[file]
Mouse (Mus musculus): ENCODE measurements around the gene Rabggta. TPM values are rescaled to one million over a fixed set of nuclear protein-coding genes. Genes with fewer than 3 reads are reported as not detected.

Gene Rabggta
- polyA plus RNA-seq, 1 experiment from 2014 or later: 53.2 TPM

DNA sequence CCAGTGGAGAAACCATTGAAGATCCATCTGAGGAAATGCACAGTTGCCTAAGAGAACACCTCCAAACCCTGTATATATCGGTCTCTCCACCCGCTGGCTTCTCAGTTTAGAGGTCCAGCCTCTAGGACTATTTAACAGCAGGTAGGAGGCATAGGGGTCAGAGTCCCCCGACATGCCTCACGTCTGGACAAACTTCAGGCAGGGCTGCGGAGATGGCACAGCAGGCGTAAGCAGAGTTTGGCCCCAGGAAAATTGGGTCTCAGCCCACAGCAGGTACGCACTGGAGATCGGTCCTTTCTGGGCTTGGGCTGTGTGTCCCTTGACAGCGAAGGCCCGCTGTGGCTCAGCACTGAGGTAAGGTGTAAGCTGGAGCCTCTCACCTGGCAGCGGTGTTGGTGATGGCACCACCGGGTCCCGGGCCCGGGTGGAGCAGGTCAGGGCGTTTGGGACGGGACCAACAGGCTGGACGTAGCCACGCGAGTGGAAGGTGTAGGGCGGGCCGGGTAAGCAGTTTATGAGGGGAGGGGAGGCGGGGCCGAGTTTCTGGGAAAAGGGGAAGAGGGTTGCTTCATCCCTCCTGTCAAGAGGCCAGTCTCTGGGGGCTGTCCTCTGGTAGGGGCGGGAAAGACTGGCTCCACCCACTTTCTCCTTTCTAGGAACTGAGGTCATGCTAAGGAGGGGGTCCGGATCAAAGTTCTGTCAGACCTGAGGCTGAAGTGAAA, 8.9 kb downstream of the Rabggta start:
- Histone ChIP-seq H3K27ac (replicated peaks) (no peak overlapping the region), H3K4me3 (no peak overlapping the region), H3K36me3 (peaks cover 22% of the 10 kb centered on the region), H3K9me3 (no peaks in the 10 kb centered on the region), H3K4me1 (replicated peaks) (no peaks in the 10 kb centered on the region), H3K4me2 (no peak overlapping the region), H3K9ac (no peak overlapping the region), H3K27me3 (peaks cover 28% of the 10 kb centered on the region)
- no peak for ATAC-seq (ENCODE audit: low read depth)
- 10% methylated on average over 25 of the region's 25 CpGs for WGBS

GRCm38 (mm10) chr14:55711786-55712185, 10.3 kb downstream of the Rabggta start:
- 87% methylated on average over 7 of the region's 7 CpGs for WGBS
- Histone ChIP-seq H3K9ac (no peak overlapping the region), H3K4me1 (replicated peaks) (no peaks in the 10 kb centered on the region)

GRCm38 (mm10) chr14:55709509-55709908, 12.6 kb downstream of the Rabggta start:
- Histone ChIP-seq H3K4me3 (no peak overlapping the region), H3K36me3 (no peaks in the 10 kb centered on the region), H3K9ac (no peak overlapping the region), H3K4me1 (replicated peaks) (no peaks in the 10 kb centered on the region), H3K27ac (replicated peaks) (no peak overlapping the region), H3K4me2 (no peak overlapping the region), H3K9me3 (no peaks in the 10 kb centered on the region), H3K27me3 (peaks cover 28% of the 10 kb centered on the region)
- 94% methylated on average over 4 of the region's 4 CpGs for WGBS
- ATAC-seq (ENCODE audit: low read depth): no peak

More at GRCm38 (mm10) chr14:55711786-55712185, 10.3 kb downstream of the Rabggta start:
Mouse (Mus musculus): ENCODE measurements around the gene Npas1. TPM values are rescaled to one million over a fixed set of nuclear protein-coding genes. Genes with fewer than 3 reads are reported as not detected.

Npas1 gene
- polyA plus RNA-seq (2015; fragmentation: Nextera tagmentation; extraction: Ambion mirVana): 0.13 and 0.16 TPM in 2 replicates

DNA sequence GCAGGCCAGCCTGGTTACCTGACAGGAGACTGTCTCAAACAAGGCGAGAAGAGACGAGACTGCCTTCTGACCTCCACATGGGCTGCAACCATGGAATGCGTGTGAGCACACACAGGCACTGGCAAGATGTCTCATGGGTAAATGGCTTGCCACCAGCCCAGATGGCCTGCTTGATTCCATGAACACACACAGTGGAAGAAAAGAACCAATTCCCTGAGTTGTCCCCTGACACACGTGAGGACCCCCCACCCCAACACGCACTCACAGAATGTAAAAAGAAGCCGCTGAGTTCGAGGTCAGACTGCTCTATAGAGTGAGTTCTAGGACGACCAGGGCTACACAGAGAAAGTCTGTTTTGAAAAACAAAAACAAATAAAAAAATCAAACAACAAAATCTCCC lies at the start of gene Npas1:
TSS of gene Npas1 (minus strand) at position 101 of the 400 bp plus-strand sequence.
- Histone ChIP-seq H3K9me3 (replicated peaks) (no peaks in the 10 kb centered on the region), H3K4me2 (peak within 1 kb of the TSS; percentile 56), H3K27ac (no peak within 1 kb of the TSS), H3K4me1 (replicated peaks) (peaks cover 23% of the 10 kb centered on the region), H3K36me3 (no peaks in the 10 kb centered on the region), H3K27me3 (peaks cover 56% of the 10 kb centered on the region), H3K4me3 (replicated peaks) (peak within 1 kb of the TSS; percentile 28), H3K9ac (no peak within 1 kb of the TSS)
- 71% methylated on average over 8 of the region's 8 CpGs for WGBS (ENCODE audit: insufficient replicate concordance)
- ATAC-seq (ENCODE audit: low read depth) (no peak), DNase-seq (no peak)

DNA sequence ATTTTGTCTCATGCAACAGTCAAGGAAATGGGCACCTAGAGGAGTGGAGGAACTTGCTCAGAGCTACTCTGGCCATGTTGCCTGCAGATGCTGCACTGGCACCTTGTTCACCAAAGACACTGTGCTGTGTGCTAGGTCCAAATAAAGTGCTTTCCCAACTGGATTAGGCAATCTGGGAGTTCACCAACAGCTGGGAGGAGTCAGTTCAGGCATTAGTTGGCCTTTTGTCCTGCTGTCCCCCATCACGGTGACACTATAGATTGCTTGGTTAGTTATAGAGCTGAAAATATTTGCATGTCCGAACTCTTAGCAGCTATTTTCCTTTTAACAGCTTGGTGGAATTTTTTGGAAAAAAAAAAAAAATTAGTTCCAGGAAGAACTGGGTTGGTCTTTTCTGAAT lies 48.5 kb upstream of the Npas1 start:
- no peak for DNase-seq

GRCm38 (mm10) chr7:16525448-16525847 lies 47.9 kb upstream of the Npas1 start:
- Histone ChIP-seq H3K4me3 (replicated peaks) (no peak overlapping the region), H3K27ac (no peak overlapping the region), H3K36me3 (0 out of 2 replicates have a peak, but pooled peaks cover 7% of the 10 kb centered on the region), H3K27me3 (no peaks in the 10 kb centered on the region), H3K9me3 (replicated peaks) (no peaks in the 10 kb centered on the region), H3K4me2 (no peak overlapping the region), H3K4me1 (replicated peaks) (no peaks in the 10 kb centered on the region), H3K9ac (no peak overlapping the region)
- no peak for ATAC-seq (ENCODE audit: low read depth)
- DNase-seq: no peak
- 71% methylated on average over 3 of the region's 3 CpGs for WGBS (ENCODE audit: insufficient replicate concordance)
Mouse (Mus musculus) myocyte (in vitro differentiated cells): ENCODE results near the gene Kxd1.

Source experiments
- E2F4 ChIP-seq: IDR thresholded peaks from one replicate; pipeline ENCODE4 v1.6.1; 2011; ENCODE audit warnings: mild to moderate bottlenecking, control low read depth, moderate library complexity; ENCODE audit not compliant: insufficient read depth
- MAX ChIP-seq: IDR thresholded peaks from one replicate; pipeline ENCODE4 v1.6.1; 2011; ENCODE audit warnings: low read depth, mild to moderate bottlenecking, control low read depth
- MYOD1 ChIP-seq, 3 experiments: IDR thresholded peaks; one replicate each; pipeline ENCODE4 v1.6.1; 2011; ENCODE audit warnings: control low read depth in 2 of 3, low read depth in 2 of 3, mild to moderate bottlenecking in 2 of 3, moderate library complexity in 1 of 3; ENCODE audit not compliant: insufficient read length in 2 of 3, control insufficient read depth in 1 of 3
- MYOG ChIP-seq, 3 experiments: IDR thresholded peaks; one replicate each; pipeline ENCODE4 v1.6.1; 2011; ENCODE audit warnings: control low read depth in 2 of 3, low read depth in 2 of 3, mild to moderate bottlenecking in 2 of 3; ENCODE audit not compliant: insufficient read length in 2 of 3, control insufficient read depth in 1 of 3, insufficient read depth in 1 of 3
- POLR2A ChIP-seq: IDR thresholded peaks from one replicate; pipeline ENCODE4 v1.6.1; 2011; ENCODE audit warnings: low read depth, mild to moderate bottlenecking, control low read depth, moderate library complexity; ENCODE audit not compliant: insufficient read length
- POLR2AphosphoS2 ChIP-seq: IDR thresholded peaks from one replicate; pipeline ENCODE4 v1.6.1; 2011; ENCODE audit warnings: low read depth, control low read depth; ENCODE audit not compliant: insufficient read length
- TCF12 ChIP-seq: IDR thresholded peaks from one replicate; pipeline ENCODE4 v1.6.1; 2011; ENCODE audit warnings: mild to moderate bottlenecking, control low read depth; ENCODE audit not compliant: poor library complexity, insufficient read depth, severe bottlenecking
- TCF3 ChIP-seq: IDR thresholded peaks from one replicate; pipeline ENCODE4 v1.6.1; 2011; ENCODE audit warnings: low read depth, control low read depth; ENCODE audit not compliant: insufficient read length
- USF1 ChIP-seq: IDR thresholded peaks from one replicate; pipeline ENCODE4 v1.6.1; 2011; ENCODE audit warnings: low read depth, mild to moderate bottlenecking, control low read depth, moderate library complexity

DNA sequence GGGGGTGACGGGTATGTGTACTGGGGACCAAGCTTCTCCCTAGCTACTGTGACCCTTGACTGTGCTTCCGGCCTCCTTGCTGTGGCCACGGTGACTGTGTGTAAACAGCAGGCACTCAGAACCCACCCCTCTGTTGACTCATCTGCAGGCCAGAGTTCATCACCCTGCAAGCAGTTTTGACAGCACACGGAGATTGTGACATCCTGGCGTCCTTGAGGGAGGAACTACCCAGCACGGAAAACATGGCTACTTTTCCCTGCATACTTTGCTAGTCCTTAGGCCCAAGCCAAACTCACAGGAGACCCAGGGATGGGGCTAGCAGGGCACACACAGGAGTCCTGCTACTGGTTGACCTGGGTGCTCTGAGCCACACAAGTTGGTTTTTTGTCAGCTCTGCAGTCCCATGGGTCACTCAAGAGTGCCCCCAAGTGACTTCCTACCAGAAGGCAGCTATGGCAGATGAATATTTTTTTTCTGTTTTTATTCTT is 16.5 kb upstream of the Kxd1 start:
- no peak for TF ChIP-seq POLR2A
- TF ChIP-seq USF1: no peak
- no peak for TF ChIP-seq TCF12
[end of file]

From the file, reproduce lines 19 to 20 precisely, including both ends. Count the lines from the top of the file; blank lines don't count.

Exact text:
DNA sequence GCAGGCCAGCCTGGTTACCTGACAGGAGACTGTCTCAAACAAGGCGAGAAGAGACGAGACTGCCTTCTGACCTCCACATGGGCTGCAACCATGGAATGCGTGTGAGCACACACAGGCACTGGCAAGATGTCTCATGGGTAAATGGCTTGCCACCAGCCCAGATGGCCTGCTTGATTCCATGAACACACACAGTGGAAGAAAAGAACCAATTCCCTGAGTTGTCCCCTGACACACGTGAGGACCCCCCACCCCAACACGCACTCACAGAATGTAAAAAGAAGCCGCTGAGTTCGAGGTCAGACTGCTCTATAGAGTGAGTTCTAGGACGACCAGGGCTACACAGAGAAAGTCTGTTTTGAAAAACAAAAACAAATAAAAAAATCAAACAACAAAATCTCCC lies at the start of gene Npas1:
TSS of gene Npas1 (minus strand) at position 101 of the 400 bp plus-strand sequence.